What manner of anti-graft agency is that? Jettisoning procedural route and embracing brigandage as the EFCC has done in the Bello case as in other notable cases makes people infer that no suspect will get fair hearing with the EFCC.
As it now stands, Bello is not assured of fair hearing if the EFCC Chairman could all but pronounce him guilty at a media briefing. This is not a prosecutorial procedure. It is persecution, crass and crude.

In a matter of this nature, once the case is before the court, the EFCC has no business with investigation. In a season when President Bola Tinubu and many senior lawyers are advocating for justice reforms, the EFCC is slipping deeper and deeper into the abyss of impunity and utter disregard for the rule of law. This is unacceptable as it is condemnable. Olukoyede’s actions these past weeks amount to subtle intimidation of the judges ahead of the real legal fireworks. That is not fair hearing. Justice is only said to have been done when there is fair hearing. It is actions of persons like Olukoyede and institutions like the EFCC that has made Nigerians to lose confidence in the judiciary.
An institution of justice, especially an investigating and prosecutorial institution like the EFCC ought to be diligent in its investigation, hence it is termed “discreet investigation.” If the EFCC has done its job of investigation very well and it has as much as established a prima facie case against Bello or any other person, it should head to court and save the nation the resources, time and drama of effecting arrest and taking the defendant into custody.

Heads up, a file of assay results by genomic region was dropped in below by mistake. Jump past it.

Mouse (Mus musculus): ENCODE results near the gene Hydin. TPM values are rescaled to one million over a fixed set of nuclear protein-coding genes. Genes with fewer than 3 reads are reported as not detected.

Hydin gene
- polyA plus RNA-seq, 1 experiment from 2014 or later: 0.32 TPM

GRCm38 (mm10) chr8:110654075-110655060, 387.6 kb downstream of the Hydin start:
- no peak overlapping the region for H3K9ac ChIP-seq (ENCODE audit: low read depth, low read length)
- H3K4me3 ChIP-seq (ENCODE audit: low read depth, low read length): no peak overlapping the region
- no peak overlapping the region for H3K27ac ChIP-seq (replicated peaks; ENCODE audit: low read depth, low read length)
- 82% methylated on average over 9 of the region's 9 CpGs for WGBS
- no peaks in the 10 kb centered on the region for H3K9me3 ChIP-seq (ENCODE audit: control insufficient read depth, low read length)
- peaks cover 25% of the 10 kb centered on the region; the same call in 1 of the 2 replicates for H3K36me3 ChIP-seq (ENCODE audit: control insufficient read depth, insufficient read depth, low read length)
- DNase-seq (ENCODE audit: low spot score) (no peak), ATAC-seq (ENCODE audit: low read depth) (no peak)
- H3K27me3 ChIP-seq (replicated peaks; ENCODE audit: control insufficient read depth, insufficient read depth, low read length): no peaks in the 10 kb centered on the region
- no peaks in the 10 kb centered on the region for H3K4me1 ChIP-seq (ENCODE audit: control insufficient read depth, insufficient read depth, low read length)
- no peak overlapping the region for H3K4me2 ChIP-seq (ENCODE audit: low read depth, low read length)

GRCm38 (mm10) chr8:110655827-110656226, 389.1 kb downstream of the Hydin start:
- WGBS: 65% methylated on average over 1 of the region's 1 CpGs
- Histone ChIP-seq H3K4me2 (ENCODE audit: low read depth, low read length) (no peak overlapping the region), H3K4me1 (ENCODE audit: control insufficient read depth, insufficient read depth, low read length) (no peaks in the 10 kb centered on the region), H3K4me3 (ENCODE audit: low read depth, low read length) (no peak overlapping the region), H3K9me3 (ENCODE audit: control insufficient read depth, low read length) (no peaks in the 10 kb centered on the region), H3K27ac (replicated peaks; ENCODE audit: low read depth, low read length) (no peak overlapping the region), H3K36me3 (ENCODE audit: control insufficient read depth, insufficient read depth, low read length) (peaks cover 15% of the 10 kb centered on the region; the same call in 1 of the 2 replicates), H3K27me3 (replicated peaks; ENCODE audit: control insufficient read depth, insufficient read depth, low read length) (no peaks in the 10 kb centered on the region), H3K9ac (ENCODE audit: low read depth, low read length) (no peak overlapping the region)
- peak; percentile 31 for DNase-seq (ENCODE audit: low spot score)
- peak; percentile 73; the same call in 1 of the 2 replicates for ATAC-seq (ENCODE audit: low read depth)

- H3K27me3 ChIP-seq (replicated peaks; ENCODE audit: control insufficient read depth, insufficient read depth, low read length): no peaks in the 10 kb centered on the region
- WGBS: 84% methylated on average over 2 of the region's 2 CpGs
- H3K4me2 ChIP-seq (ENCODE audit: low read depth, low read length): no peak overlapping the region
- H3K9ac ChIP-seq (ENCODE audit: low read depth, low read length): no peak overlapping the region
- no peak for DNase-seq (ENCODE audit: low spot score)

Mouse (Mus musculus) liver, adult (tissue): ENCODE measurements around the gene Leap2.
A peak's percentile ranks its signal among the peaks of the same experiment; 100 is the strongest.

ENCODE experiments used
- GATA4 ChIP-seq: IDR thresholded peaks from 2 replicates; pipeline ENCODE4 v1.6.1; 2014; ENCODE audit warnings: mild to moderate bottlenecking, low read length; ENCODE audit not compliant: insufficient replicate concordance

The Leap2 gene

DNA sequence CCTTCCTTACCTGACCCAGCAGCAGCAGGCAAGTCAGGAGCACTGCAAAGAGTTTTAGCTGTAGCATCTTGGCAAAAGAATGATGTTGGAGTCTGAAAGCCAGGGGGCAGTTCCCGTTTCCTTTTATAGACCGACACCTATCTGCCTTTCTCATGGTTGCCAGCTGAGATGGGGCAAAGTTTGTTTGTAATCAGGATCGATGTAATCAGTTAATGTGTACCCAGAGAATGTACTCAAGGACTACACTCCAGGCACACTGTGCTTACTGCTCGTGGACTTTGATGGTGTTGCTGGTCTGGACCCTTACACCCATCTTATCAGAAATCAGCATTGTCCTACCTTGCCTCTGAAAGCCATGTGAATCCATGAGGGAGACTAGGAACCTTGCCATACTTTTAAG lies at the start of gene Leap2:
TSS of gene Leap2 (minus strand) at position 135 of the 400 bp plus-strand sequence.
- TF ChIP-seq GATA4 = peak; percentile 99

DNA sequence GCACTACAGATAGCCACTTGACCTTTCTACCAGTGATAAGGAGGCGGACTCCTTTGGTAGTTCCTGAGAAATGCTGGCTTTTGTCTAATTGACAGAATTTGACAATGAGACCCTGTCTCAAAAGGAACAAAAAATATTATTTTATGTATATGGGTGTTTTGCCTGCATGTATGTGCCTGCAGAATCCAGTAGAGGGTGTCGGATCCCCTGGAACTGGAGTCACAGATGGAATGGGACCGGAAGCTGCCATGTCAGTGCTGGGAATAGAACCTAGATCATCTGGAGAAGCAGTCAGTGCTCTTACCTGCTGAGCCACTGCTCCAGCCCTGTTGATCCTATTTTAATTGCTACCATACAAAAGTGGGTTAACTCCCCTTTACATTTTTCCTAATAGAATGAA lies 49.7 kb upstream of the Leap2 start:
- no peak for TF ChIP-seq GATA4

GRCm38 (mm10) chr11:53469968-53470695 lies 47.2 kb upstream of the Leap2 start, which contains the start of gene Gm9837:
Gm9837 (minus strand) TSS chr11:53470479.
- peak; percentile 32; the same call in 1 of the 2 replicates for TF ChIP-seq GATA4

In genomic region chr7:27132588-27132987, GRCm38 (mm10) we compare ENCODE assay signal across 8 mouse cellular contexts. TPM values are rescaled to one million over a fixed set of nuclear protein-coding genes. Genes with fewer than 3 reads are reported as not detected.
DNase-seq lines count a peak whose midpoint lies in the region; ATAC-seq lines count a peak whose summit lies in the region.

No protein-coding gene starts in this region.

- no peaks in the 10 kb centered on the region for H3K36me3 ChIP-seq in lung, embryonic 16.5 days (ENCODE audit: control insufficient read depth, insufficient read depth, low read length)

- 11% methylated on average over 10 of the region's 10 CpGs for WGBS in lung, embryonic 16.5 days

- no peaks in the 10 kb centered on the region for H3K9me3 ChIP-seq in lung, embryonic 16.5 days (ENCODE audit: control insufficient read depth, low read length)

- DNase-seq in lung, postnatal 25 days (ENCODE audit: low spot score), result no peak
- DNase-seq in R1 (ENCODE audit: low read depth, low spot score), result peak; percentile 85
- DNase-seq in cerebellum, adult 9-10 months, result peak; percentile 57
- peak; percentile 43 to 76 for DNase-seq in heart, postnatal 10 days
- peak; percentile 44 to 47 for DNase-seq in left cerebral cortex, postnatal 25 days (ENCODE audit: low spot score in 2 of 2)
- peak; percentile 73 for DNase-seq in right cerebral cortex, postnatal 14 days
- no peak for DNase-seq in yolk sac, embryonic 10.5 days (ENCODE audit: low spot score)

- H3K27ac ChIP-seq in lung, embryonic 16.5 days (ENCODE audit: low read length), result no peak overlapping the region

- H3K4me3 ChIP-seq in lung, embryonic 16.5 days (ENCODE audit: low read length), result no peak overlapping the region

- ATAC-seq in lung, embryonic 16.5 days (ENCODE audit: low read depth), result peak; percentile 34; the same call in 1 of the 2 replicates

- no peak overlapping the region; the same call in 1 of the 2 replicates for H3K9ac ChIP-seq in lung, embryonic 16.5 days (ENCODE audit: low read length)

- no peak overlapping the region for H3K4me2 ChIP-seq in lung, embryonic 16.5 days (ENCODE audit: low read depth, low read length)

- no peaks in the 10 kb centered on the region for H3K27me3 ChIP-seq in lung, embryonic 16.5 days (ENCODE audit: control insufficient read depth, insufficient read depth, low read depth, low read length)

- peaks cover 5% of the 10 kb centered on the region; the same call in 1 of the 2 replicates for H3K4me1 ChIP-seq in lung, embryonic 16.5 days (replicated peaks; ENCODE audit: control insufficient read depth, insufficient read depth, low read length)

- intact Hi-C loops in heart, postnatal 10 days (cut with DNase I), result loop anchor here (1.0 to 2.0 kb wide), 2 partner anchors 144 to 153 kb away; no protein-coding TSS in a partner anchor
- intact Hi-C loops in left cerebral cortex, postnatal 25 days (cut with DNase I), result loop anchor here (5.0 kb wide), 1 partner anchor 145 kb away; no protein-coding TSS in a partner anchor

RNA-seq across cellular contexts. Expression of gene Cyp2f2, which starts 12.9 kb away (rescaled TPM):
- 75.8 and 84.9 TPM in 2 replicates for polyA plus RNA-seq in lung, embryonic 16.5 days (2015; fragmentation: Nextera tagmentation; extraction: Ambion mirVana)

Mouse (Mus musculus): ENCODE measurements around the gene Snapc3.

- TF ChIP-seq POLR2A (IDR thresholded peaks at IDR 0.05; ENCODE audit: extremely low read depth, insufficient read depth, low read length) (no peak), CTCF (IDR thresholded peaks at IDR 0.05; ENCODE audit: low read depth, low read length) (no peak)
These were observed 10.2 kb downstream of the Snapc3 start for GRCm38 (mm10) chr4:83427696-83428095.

Ab initio, the EFCC has not been fair to Bello. The revelation by the EFCC Chair that he put a call across to Bello further begs the issue. Why call him or even accord him special privileges? In the eyes of the law, Bello is just another Nigerian citizen shorn of immunity, though a former governor. But even as a suspect, he is entitled to his fundamental human rights.

One of such rights is that he is presumed innocent until proven guilty by a court of competent jurisdiction. But EFCC is abridging such right. Its Chairman is now the one pronouncing Bello guilty via the media. It is an insult on the legal profession, lawyers and the court system. It is actions like this that have made Bello’s legal team to wonder if their client will ever get fair hearing and justice when the legal maelstrom begins.

Bello’s legal team has stated that the former governor is not running away from the court of law. They insist Bello believes in the judiciary, hence he approached the Kogi High Court to enforce his fundamental human rights. But they fear that with the body language of Olukoyede and his pronouncements lately, their client will be subjected to the most inhuman treatment not inside the court room but in the custody of an already biased EFCC. Olukoyede should tread lightly for the sake of the image of the commission.

· Gaya, lecturer and public policy analyst, writes from Kano.